HARRISBURG, Pa. – All signs point to a successful season ahead as Walleye and Sauger fishing begins in Pennsylvania on Saturday, May 2.
“Walleye are a popular catch for anglers seeking fish that can grow to significant size and make great table fare,” said Kris Kuhn, Director, Bureau of Fisheries of the Pennsylvania Fish and Boat Commission’s (PFBC). “This season is a welcome sign of spring, especially on the many larger lakes where Walleye populations are plentiful.”
To prevent the spread of the COVID-19 virus, all anglers participating in Walleye and Sauger fishing are reminded to practice social distancing under the guidance of the PA Department of Health and CDC. The PFBC recommends that anglers wear a mask and fish only with immediate family living in the same household. When fishing around others from shore or on a boat, maintain a physical distance of at least six feet between individuals. Anglers planning to use the services of a guide or charter boat should consult the Governor’s guidance for life-sustaining businesses and contact businesses in advance to ensure that services are available.
Walleye fishing is regulated under Commonwealth Inland Waters regulations, with a minimum harvest size of 15-inches and a daily creel limit of six fish. For Sauger, the Walleye’s smaller cousin which is naturally present only in the Three Rivers area of western Pennsylvania, harvest is regulated with a 12-inch minimum size limit and a six fish daily creel limit.
Differences in each fish’s appearance is subtle, with one exception; the Sauger’s dorsal or back fin possesses many pea size black spots on the fin membrane which are not evident in Walleyes. Other differences include several darker mottled saddle patches on the Sauger’s back with the Walleye’s back typically uniformly colored. For more details about fish identification, visit the Pennsylvania Fishes page at www.fishandboat.com.
Walleye fishing opportunities exist across the Commonwealth from the Allegheny, Susquehanna and Delaware Rivers to Lake Erie, Pymatuning Reservoir, Blue Marsh Lake, Raystown Lake, Lake Wallenpaupack and many other locations. Many large and medium size reservoirs and flowing water river and stream sections are biannually stocked with fingerling Walleyes as described in our Walleye Plan.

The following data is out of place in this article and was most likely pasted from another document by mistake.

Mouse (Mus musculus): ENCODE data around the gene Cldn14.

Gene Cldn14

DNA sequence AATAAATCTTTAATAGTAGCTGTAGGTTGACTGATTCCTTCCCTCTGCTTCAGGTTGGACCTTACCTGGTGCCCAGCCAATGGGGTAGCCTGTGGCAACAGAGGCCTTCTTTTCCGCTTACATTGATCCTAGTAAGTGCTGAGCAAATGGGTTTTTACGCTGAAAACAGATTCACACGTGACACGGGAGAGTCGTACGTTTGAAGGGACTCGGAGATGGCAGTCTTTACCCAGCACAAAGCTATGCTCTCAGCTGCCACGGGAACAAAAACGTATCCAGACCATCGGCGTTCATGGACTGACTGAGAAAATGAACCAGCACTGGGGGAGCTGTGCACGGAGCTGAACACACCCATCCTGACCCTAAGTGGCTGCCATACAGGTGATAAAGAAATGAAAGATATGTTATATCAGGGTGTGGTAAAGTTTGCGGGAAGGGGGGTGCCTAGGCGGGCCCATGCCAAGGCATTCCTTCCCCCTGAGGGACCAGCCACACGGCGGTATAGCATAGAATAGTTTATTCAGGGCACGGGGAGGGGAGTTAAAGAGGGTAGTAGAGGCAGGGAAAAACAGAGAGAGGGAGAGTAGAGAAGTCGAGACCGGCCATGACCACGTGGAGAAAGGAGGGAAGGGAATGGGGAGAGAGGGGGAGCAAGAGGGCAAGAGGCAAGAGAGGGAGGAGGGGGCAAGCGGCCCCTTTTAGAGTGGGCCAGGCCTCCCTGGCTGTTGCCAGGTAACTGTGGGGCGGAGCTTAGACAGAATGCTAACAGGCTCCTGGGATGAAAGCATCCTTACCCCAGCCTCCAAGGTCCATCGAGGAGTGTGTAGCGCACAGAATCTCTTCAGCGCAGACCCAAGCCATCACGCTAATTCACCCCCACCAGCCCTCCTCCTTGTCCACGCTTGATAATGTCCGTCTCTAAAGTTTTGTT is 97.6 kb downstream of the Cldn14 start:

2020 Lake Erie creel limits for Walleye were announced by the PFBC in April and allow for the legal harvest of six Walleye per day exceeding 15 inches. Lake Erie harvest limits are set annually by the PFBC based upon abundance estimates derived from collaborative assessment programs that include all jurisdictions bordering Lake Erie including Pennsylvania. PFBC biologists note that several abundant year classes, especially the 2018 year-class representing two-year-old fish, will comprise angler catch. Biologists note that two-year-old Walleyes will be around 15-inches in length or less, with some not reaching the 15-inch size limit. Overall, PFBC Biologists report that conditions remain favorable for Lake Erie Walleye anglers who have experienced record high harvest rates since 2017.
Annually, the PFBC collects approximately 90 million eggs from brood stock Walleyes collected in Pymatuning Reservoir in Crawford County, as well as Duck Harbor Pond in Wayne County, and Lake Wallenpaupack in Pike and Wayne Counties. Between 1 and 1.5 million fish are raised to fingerling size before being stocked, while the remainder are stocked as fry.
Anglers seeking above average opportunity to catch Walleyes this season can find a list of Pennsylvania’s Best Fishing Waters based on biologist population survey data, and Walleye fishing tips.